Criminalization as a Solution to Abuse

Publication Date


Document Type

Book Chapter

Organizational Units

Sturm College of Law


Animal abuse, Domestic violence abuse, Intimate partner violence, IPV, Social norm change


This chapter offers reflections from the point of view of an anti-domestic violence activist, attorney and legal scholar on several key parallels between the trajectory of the battered women’s movement and the animal rights movement. The animal rights movement appears to be relying increasingly on criminalization of abuse as a strategy to decrease abuse, much like the anti-domestic violence movement did a couple of decades earlier. The chapter argues that a number of unintended, and possibly irreversible, consequences in the anti-domestic violence movement should give serious pause to the direction of animal rights activists’ current course. These are the crowding out of community-based solutions and necessary social services to keep victims safe; the harms – including increased rather than decreased danger to victims - that mandatory arrest has caused; the problem of police as perpetrators of abuse, both human and animal; and the erosion of activists’ initial vision and goals for structural change. Overlaying all of these is a larger, deeply troublesome parallel: the indifference of both movement’s white leadership to the treatment of people of color by law enforcement. The chapter concludes with regrets about relying on law, and particularly criminal law, as a solution to the problem of abuse.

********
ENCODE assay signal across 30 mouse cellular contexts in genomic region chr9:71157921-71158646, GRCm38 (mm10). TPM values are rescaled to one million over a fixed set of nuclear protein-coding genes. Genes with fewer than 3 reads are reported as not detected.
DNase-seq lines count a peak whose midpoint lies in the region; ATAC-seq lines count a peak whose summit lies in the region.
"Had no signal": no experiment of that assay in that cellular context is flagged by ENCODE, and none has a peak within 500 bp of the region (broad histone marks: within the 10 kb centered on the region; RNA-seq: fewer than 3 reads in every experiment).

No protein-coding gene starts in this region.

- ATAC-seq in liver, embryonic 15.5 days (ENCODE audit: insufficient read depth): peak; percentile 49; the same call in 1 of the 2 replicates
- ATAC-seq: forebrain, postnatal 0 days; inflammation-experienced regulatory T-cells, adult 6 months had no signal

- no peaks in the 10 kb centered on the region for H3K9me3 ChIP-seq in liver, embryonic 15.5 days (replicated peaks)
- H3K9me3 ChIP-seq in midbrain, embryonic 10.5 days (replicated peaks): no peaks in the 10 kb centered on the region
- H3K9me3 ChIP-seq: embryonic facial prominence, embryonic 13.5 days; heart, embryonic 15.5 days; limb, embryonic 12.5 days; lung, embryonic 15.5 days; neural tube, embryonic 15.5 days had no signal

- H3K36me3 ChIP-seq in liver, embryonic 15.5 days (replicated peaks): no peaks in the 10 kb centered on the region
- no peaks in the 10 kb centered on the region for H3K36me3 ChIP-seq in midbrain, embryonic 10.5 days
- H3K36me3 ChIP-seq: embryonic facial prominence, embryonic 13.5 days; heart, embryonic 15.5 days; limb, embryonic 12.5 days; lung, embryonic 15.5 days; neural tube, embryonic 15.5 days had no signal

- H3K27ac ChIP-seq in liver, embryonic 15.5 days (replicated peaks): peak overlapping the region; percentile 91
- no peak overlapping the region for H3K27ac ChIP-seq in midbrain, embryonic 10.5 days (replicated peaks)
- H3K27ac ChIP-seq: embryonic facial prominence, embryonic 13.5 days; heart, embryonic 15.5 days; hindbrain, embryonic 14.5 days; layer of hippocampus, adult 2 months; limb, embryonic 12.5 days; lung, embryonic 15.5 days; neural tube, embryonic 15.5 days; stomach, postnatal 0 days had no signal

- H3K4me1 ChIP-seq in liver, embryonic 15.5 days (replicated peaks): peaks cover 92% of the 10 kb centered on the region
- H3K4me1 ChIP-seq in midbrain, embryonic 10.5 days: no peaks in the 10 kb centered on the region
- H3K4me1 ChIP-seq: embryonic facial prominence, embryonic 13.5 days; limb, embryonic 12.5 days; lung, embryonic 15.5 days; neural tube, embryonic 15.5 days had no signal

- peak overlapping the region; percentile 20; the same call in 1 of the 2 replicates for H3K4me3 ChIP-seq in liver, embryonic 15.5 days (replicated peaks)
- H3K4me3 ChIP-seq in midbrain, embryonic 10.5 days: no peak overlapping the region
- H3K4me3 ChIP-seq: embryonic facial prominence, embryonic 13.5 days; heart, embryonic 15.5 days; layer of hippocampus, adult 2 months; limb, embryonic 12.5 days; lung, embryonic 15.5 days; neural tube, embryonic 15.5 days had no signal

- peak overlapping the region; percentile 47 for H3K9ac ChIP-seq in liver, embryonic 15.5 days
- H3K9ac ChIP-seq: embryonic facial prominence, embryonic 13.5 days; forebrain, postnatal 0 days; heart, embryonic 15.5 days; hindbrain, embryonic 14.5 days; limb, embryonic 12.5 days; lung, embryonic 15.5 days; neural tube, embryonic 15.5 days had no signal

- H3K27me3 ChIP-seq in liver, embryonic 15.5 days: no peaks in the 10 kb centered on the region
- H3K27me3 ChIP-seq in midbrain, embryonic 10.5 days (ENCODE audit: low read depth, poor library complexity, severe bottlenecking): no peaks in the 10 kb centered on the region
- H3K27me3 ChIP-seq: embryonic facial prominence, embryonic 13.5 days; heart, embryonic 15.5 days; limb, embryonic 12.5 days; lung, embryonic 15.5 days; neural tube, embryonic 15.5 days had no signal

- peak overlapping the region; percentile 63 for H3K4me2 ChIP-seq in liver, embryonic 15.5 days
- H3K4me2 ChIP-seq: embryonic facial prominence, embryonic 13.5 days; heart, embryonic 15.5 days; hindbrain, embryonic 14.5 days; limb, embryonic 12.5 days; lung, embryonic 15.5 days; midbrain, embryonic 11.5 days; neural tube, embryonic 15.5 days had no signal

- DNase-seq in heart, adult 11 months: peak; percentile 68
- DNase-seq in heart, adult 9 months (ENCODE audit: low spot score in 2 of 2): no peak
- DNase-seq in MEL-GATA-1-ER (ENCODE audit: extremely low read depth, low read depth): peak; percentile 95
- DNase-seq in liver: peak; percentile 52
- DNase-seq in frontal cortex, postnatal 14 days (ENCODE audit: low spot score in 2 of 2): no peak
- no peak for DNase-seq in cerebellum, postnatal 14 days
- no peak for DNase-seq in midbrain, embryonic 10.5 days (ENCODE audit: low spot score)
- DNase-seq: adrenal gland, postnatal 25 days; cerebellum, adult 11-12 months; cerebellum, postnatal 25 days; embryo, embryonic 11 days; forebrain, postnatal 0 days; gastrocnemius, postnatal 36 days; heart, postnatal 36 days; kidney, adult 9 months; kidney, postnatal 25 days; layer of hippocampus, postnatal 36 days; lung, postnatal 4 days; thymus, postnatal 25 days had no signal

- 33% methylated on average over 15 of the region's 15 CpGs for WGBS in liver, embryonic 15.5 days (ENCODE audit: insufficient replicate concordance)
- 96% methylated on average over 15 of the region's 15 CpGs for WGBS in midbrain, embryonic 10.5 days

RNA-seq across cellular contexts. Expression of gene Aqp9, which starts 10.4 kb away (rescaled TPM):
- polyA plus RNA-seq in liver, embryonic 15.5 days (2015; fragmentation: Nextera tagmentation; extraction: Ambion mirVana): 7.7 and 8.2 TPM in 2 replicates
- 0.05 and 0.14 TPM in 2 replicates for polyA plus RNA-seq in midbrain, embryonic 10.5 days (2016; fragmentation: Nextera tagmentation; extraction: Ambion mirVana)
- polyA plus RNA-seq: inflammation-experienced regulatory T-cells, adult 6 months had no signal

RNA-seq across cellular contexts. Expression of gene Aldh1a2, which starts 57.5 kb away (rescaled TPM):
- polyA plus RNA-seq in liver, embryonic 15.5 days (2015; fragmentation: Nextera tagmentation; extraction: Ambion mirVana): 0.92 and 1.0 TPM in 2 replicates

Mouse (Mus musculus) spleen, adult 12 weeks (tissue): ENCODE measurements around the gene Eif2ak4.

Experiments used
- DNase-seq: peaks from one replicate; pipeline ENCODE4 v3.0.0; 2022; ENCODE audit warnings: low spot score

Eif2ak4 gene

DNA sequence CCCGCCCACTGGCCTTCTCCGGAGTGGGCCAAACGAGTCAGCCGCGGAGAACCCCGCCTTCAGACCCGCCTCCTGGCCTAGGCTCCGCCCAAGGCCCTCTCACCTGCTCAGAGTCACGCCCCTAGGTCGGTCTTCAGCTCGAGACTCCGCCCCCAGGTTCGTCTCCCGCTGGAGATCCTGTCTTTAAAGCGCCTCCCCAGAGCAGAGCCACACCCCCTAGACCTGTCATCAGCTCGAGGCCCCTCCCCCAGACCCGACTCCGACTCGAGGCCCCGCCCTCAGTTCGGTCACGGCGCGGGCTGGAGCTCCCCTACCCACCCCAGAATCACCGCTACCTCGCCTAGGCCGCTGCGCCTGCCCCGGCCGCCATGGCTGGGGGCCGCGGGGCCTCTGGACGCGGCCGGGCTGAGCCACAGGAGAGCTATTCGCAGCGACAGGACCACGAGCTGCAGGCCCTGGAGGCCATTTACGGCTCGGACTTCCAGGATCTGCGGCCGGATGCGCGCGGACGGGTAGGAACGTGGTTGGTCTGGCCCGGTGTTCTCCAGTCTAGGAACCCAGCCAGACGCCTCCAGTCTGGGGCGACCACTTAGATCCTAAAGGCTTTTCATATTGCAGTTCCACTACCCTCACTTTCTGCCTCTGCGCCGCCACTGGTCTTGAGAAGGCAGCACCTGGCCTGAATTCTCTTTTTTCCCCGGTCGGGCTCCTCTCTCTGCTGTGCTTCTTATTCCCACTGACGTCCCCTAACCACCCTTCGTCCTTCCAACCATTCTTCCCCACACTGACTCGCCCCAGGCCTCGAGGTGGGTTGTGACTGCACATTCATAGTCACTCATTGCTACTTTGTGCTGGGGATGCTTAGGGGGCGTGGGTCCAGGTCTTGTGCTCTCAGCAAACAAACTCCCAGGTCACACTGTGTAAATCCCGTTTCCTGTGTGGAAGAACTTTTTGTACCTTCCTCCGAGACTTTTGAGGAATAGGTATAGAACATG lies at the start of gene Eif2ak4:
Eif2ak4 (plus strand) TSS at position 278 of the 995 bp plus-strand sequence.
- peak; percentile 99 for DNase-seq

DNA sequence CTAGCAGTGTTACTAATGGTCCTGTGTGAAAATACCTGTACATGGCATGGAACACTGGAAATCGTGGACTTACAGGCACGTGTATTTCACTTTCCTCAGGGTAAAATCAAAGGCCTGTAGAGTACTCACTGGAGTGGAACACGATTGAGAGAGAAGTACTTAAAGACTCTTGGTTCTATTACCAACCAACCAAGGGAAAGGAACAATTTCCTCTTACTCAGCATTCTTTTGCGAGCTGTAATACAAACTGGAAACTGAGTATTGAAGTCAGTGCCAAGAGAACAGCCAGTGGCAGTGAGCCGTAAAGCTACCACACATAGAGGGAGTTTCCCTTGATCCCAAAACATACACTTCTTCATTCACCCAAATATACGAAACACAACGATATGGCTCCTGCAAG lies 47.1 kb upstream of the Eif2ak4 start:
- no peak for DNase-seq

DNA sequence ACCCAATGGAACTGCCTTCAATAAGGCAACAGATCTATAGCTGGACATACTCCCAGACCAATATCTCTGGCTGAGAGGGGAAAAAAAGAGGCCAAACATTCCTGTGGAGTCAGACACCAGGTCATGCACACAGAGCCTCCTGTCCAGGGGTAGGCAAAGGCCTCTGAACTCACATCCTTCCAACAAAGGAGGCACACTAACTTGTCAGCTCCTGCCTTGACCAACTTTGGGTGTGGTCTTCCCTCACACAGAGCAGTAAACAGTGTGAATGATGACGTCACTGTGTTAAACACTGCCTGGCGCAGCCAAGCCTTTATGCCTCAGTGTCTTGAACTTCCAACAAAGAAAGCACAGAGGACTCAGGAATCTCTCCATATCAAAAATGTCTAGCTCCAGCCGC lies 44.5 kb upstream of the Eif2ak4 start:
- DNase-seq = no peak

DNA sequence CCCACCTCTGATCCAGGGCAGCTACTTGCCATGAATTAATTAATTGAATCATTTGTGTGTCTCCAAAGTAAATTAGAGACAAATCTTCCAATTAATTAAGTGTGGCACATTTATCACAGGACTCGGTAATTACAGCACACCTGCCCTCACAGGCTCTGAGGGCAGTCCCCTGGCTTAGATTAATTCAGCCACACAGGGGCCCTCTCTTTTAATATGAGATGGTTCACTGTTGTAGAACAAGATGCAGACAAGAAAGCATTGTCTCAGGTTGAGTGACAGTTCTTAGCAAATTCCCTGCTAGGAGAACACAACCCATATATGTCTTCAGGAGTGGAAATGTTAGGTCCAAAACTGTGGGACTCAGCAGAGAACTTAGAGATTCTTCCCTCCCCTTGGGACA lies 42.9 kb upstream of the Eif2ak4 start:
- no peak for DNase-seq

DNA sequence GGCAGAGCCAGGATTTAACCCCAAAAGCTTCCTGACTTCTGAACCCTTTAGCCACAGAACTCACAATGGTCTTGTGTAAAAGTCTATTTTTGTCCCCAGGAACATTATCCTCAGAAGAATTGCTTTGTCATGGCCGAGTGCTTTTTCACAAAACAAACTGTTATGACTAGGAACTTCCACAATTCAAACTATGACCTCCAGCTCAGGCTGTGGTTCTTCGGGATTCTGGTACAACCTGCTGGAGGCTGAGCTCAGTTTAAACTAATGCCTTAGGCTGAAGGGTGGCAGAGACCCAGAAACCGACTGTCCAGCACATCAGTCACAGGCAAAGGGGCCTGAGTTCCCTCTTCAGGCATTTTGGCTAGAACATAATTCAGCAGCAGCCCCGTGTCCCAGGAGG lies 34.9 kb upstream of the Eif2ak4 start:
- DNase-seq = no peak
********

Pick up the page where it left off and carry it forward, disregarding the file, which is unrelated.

Publication Statement

Copyright is held by the author. User is responsible for all copyright compliance.